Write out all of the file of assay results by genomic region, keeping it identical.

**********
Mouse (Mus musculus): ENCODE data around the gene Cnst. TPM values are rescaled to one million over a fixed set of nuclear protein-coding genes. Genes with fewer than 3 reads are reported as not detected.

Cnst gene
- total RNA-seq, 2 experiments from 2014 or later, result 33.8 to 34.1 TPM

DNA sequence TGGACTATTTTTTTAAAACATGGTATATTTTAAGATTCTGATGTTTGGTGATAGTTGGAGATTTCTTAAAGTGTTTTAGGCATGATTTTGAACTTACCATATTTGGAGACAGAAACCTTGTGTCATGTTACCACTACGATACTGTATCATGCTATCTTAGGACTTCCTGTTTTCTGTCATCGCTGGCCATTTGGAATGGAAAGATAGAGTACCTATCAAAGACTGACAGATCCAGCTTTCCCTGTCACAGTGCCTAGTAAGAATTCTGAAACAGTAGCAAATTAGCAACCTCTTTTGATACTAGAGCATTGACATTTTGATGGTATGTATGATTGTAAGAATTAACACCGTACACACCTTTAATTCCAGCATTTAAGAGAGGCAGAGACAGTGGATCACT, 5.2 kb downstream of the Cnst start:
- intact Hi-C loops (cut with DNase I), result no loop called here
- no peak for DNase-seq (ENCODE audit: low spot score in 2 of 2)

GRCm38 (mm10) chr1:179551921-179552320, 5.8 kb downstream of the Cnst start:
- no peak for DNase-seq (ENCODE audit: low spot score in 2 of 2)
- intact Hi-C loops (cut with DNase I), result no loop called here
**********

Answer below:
Mouse (Mus musculus): ENCODE data around the gene Cnst. TPM values are rescaled to one million over a fixed set of nuclear protein-coding genes. Genes with fewer than 3 reads are reported as not detected.

Cnst gene
- total RNA-seq, 2 experiments from 2014 or later, result 33.8 to 34.1 TPM

DNA sequence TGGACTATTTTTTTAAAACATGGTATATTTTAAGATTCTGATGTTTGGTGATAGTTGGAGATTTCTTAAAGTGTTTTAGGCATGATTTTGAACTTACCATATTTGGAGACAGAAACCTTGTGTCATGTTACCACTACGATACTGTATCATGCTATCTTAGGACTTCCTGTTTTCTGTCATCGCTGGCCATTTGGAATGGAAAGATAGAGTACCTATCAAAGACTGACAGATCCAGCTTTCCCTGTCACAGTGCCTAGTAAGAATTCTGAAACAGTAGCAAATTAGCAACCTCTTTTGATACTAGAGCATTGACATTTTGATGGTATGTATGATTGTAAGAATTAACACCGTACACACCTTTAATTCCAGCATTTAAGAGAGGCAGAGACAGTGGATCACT, 5.2 kb downstream of the Cnst start:
- intact Hi-C loops (cut with DNase I), result no loop called here
- no peak for DNase-seq (ENCODE audit: low spot score in 2 of 2)

GRCm38 (mm10) chr1:179551921-179552320, 5.8 kb downstream of the Cnst start:
- no peak for DNase-seq (ENCODE audit: low spot score in 2 of 2)
- intact Hi-C loops (cut with DNase I), result no loop called here